Most of the people in this film were from the theater and industrial films. For example, Pete Ferry, who stands out in the film, is apparently very successful in industrial films in the midwest. Most of the others have gone on to work with Bookwalter in other films. Notable actors: Bogdan Pecic, Robert Kokai, and Jolie Jackunas.
The Dead Next Door is under copyright. Anchor Bay released a solid DVD back in 2005. But you are better to get the 2017 Tempe Digital release, which has both the Blu-ray and DVD in addition to a huge number of extras.
Dead Ringers (1988)
Producers: David Cronenberg and Marc Boyman
Director: David Cronenberg
Screenwriters: David Cronenberg and Norman Snider (based on Twins by Bari Wood and Jack Geasland)
This film is as creepy as anything Cronenberg has ever done. It is mostly based on real-life gynecologists Stewart and Cyril Marcus who were twins who died together. It is definitely influenced by Peter Greenaway’s own creepy twins film A Zed & Two Noughts. But this film is much more focused on the body horror aspect of the twins’ dysfunction. It’s riveting from beginning to end — one of Cronenberg’s very best.
Jeremy Irons (Die Hard with a Vengeance) is great at differentiating the twins, although there are times when it isn’t certain which is which (and that’s the point). Geneviève Bujold (Coma) is the romantic (Is that the right word?!) lead. Also featured: Heidi von Palleske (Shepherd), Barbara Gordon (“Deathday Cake” episode of Todd and the Book of Pure Evil), and Stephen Lack (Scanners).
Dead Snow (2009)
Producer: Tomas Evjen
Director: Tommy Wirkola
Screenwriters: Tommy Wirkola and Stig Frode Henriksen
Young people vacation at a cabin. They learn about a bunch of Nazis who were slaughtered at the end of World War II. The kids find some old Nazi treasure and then the Nazi zombies show up. You know the only thing worse than a zombie is a Nazi zombie.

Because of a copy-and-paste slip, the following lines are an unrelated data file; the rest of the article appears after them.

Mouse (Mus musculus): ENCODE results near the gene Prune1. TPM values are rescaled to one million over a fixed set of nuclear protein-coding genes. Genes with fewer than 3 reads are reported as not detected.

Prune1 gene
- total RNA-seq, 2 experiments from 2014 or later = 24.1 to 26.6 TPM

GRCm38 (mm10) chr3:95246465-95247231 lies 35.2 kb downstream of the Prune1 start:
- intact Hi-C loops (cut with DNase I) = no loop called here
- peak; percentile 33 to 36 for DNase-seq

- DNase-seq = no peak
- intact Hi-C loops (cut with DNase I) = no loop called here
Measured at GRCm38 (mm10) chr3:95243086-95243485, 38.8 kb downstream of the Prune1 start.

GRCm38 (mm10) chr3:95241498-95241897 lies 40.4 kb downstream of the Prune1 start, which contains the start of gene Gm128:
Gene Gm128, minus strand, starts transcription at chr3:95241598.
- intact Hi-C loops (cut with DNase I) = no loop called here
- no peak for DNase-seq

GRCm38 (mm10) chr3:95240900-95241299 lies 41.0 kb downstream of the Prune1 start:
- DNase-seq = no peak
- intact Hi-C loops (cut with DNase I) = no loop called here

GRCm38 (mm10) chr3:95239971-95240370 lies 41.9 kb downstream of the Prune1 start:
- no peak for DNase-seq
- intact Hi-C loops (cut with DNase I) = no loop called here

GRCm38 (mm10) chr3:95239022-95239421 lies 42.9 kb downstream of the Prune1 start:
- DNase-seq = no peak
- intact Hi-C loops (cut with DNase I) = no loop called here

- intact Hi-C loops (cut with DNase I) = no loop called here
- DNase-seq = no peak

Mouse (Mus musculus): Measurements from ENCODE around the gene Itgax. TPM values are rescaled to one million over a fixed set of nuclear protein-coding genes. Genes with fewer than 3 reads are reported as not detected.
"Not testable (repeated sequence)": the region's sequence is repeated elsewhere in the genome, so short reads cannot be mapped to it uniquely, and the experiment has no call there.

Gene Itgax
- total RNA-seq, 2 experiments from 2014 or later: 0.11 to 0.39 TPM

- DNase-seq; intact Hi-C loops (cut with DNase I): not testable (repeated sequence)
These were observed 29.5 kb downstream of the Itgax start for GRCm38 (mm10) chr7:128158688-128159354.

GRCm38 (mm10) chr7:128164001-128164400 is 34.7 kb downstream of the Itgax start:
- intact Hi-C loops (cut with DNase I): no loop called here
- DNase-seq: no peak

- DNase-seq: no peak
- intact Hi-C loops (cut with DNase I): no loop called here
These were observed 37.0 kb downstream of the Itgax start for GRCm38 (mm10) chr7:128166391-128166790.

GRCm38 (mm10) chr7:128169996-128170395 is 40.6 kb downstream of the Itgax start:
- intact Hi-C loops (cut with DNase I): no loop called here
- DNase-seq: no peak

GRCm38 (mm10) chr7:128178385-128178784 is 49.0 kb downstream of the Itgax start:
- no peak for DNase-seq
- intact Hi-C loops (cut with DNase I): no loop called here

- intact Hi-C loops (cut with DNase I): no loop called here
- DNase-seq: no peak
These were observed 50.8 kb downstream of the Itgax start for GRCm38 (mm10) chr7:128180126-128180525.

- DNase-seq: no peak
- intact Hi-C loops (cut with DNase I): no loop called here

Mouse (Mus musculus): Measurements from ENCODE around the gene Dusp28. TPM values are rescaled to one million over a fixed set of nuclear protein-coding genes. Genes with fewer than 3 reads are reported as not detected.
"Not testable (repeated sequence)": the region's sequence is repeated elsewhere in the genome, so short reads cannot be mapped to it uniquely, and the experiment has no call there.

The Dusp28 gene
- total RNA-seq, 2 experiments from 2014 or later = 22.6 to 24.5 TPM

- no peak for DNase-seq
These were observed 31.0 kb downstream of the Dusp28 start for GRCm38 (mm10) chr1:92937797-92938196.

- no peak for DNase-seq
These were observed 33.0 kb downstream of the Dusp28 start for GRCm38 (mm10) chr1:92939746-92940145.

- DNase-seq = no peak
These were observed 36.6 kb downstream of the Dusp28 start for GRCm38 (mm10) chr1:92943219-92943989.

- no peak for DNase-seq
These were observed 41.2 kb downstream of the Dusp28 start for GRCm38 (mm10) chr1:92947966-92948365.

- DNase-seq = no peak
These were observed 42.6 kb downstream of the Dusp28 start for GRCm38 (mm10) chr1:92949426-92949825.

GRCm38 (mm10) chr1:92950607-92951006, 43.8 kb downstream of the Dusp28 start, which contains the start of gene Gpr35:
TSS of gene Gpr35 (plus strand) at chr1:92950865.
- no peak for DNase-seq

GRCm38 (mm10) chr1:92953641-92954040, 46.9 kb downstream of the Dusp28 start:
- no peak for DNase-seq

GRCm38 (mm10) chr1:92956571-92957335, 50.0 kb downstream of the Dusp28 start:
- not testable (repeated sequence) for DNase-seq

This is a fun zombie film with great attention paid to intestines. It suffers from tonal inconsistencies — jumping from serious to joke horror. It’s two halves of the perfect zombie picture. But it has so many spectacular scenes that it is well worth watching the whole film.
Starring Vegar Hoel, Stig Frode Henriksen, Charlotte Frogner, Lasse Valdal, Evy Kasseth Røsten, Jeppe Beck Laursen, Jenny Skavlan, Ane Dahl Torp, and Ørjan Gamst.
Dead Snow: Red vs Dead (2014)
Producers: Terje Strømstad and Kjetil Omberg
Director: Tommy Wirkola
Screenwriters: Tommy Wirkola, Vegar Hoel, and Stig Frode Henriksen
Our Review: Dead Snow: Red vs Dead
Starting at the very end of the original Dead Snow, this film follows Martin as he raises an army of Soviet zombies to take on the Nazi zombies. But first, he must escape from the police who believe that he murdered all his friends. (To be fair, he did kill his girlfriend.)
Unlike the original that switched between comedy and drama, this one is flat-out comedy. It’s wonderfully silly. But I find it more realistic than the original. Having a zombie arm attached to a living human is much more believable than someone voluntarily sawing off their own arm. But maybe that’s just me.
Vegar Hoel, Ørjan Gamst, and Charlotte Frogner reprise their roles from the first film and Stig Frode Henriksen is back in a different (better) role. Featuring: Kristoffer Joner, Amrita Acharia, Derek Mears, and Bjarte Tjøstheim. It also features three North American actors Martin Starr, Jocelyn DeBoer, Ingrid Haas as the Zombie Squad.
Deadly Playthings (2019)
Producer: Ron Bonk
Director: Mark Polonia
Screenwriter: Alan Wyoming
A little girl gets a hand-me-down doll that has a demon inside it. As a result, the family goes to pieces until they get the help of a psychic who used to own the doll.
The supernatural aspects of this film work fine. But the core of it is really the parents fighting and it doesn’t work well for me. The writing and even the acting is fine. The emotional level of the two actors don’t match, however. Otherwise, it’s an evil doll film and that’s nice. Also, the denouement is clever — especially for a micro-budget.
Starring Lilace Guignard, Titus Himmelberger (Outpost Earth), Gloria Giugnard, and Sarah Duterte. Mark Polonia has a small role as a real estate agent.
Deadly Playthings is under copyright. It is available on DVD.
17 July 2020
Death Bed: The Bed That Eats (1977)
Producer/Director/Screenwriter: George Barry